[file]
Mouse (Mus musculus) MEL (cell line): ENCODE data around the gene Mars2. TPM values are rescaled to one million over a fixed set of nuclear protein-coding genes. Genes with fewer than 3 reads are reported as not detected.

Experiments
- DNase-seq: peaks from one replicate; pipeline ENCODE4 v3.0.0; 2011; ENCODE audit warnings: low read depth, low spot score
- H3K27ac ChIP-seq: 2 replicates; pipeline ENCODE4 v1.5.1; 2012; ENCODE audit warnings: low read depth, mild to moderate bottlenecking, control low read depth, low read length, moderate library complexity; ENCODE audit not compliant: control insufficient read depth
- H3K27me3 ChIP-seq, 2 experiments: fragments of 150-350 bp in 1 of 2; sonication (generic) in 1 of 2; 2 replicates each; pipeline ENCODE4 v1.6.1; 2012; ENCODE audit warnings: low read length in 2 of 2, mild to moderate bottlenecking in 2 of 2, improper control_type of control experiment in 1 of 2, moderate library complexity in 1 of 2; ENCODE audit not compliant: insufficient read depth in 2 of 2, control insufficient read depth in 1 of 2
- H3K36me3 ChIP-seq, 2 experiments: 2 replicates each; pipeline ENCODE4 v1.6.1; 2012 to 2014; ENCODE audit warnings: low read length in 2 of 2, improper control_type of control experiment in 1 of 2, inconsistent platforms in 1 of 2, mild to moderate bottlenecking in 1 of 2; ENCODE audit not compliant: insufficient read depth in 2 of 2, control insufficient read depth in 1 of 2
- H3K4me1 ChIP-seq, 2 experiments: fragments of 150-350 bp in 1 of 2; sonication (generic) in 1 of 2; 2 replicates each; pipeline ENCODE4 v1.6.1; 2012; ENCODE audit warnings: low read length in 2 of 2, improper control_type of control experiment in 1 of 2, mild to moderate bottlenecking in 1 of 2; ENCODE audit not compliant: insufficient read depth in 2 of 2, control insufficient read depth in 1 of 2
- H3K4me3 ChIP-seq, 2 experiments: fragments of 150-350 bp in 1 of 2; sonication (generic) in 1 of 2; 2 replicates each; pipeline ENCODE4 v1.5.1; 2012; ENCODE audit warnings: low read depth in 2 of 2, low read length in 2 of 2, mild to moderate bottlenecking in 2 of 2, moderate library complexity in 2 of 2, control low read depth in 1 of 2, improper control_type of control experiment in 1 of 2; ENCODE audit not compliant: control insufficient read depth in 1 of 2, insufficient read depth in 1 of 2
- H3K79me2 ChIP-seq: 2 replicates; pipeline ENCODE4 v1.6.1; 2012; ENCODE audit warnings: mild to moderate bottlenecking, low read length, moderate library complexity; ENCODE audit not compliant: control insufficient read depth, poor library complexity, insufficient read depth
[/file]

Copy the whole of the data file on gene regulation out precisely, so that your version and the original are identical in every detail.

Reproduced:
Mouse (Mus musculus) MEL (cell line): ENCODE data around the gene Mars2. TPM values are rescaled to one million over a fixed set of nuclear protein-coding genes. Genes with fewer than 3 reads are reported as not detected.

Experiments
- DNase-seq: peaks from one replicate; pipeline ENCODE4 v3.0.0; 2011; ENCODE audit warnings: low read depth, low spot score
- H3K27ac ChIP-seq: 2 replicates; pipeline ENCODE4 v1.5.1; 2012; ENCODE audit warnings: low read depth, mild to moderate bottlenecking, control low read depth, low read length, moderate library complexity; ENCODE audit not compliant: control insufficient read depth
- H3K27me3 ChIP-seq, 2 experiments: fragments of 150-350 bp in 1 of 2; sonication (generic) in 1 of 2; 2 replicates each; pipeline ENCODE4 v1.6.1; 2012; ENCODE audit warnings: low read length in 2 of 2, mild to moderate bottlenecking in 2 of 2, improper control_type of control experiment in 1 of 2, moderate library complexity in 1 of 2; ENCODE audit not compliant: insufficient read depth in 2 of 2, control insufficient read depth in 1 of 2
- H3K36me3 ChIP-seq, 2 experiments: 2 replicates each; pipeline ENCODE4 v1.6.1; 2012 to 2014; ENCODE audit warnings: low read length in 2 of 2, improper control_type of control experiment in 1 of 2, inconsistent platforms in 1 of 2, mild to moderate bottlenecking in 1 of 2; ENCODE audit not compliant: insufficient read depth in 2 of 2, control insufficient read depth in 1 of 2
- H3K4me1 ChIP-seq, 2 experiments: fragments of 150-350 bp in 1 of 2; sonication (generic) in 1 of 2; 2 replicates each; pipeline ENCODE4 v1.6.1; 2012; ENCODE audit warnings: low read length in 2 of 2, improper control_type of control experiment in 1 of 2, mild to moderate bottlenecking in 1 of 2; ENCODE audit not compliant: insufficient read depth in 2 of 2, control insufficient read depth in 1 of 2
- H3K4me3 ChIP-seq, 2 experiments: fragments of 150-350 bp in 1 of 2; sonication (generic) in 1 of 2; 2 replicates each; pipeline ENCODE4 v1.5.1; 2012; ENCODE audit warnings: low read depth in 2 of 2, low read length in 2 of 2, mild to moderate bottlenecking in 2 of 2, moderate library complexity in 2 of 2, control low read depth in 1 of 2, improper control_type of control experiment in 1 of 2; ENCODE audit not compliant: control insufficient read depth in 1 of 2, insufficient read depth in 1 of 2
- H3K79me2 ChIP-seq: 2 replicates; pipeline ENCODE4 v1.6.1; 2012; ENCODE audit warnings: mild to moderate bottlenecking, low read length, moderate library complexity; ENCODE audit not compliant: control insufficient read depth, poor library complexity, insufficient read depth